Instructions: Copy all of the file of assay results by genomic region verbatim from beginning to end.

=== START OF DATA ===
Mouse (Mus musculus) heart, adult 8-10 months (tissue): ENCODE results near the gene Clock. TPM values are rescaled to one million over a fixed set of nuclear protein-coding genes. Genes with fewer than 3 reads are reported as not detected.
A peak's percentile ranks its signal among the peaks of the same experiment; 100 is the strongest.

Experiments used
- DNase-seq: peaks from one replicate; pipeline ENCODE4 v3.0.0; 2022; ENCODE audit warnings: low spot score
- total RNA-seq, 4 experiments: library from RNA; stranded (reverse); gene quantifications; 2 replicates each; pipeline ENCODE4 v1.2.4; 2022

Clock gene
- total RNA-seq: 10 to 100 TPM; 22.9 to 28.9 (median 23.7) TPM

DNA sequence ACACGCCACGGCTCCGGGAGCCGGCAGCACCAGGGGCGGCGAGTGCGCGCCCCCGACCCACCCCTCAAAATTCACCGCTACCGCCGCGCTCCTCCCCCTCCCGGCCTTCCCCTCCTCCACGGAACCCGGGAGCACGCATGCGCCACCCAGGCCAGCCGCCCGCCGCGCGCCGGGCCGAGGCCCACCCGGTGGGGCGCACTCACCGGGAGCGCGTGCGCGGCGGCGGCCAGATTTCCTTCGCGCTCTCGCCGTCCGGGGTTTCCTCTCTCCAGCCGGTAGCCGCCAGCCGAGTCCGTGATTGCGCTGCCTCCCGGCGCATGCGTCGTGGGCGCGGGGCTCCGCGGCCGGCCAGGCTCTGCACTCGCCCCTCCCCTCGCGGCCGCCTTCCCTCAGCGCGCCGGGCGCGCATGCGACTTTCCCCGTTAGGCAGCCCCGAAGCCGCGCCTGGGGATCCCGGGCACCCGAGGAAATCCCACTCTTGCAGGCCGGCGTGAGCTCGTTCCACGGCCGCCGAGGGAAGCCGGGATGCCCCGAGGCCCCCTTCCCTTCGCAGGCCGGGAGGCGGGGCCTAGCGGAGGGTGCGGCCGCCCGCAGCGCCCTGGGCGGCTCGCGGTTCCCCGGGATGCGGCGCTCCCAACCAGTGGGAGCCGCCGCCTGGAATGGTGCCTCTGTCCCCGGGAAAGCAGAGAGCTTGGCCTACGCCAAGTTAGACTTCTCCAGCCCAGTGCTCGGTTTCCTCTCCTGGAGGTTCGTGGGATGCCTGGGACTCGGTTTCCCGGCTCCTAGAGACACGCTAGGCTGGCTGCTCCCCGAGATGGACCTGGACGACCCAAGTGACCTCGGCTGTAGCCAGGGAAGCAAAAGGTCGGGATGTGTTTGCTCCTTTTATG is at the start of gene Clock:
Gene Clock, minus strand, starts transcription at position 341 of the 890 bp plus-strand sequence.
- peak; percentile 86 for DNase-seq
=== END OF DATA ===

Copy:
Mouse (Mus musculus) heart, adult 8-10 months (tissue): ENCODE results near the gene Clock. TPM values are rescaled to one million over a fixed set of nuclear protein-coding genes. Genes with fewer than 3 reads are reported as not detected.
A peak's percentile ranks its signal among the peaks of the same experiment; 100 is the strongest.

Experiments used
- DNase-seq: peaks from one replicate; pipeline ENCODE4 v3.0.0; 2022; ENCODE audit warnings: low spot score
- total RNA-seq, 4 experiments: library from RNA; stranded (reverse); gene quantifications; 2 replicates each; pipeline ENCODE4 v1.2.4; 2022

Clock gene
- total RNA-seq: 10 to 100 TPM; 22.9 to 28.9 (median 23.7) TPM

DNA sequence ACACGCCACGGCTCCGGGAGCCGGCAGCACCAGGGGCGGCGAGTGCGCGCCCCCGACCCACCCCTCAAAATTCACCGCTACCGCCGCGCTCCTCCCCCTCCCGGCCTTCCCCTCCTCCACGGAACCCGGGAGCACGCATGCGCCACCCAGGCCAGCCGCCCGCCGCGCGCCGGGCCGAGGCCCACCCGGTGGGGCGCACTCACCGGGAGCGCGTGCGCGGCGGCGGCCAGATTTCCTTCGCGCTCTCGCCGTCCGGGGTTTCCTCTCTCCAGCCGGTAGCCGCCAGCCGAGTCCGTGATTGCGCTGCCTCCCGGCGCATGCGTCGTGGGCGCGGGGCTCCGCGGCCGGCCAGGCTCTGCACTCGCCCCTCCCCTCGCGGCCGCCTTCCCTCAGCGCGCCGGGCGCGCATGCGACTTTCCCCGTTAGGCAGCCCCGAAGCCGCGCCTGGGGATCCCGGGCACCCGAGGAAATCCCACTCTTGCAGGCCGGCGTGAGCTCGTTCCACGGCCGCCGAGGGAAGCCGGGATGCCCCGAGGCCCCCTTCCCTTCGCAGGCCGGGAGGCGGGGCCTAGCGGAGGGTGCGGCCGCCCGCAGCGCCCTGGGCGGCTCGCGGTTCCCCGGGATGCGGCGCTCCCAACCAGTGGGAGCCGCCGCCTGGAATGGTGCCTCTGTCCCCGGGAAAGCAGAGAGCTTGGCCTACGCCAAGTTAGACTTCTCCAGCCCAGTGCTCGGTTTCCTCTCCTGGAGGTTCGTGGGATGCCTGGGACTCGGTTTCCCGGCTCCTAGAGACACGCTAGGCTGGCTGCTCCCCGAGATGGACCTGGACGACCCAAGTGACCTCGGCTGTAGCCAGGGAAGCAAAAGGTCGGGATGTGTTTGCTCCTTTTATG is at the start of gene Clock:
Gene Clock, minus strand, starts transcription at position 341 of the 890 bp plus-strand sequence.
- peak; percentile 86 for DNase-seq